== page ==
effect of a weak or diftempered mind, he communicated to the king of Bretaigne; who, probably from interelled moives, took advantage of this incident to act on the weakness of this prince, and on the credulity of his nation; which, in common with every other people in the fame ftage of refinement, always paid a high veneration to men, who, acting under the impulfe of a warm and euthufiaftic fpirit, fancied themselves indued with the power of revealing future events.
Having confulted the prophetic books of the two Merlins, which were deemed facred as the pages of the Roman Sybils, Alan told him, they predicted the ruin of the British empire, until the time that the bones of king Cadwalader fhould be brought back from Rome. He then advised him to act up to the patriotic defign, and to follow the impufe of his vition. Thus confirmed in the delufion, Cadwalader proceeded to Rome; and, agreeably to the interefted views of the Roman pontiffs, was kindly received by pope Sergius. After he had fubmitted to have his head fhaven, and to be initiated into the order of white monks, Cadwalader lived eight years as a religious reclufe; exemplary in the piety of thofe days, but in á fituation unworthy of a prince; as it fecluded him from the practice of active virtue, and of confequence, from promoting the interefts of his people; for which great end alone princes are delegated to rule mankind.'
In this part of the work, our author defcribes the modes of life, and private manners of the Welsh, whose character/ bears a great refemblance to that of the other Celtic nations. They are reprefented to be a people light and nimble, and more fierce than strong, Their chief fuftenance was cattle and oats, befides milk, cheese, and butter; though they ufually ate more plentifully of flesh-meat than of bread. Being little engaged in the occupations of traffic, their time was chiefly employed in military affairs. They entertained an idea that it was a difgrace to die in their beds, but an honour to fall in the field. There was not a beggar to be feen in the whole country, for the tables were common to all; and hospitality was esteemed one of the chief virtues. Pride of ancestry, and nobility of family, were extremely predominant. A Welshman was confidered as honourable, if among his ancestors there had been neither flave, nor foreigner, nor infamous perfon. Yet if any foreigner had faved the life of a Welshman, or delivered him from captivity, he might be naturalized; and any foreign family, having refided in Wales for four generations, was entitled to the fame privilege.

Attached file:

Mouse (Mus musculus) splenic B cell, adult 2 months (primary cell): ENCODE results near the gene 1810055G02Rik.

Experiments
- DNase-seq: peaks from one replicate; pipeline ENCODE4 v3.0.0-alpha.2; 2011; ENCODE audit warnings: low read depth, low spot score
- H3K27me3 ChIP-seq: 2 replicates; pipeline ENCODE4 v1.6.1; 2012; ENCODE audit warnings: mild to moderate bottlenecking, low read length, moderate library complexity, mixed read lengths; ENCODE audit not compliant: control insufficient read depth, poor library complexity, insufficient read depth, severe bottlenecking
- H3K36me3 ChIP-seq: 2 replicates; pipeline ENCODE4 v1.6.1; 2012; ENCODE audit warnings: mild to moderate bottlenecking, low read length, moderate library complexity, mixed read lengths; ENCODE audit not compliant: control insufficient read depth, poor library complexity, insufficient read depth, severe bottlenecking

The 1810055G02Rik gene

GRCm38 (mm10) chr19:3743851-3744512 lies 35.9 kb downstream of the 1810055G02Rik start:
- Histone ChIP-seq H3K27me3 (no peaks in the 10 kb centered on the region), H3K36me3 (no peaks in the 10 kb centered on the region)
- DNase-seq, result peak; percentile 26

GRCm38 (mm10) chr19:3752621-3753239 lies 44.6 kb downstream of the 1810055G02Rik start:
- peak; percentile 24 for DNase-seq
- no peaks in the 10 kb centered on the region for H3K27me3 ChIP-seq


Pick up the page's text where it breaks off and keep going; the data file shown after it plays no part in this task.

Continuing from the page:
Our author obferves, concerning Roderic, who has received from his countrymen the title of Great, that, if to produce the wealth and grandeur, the fafety and happiness of a state, be the means of attaining fuch a title, the conduct of this K 2 prince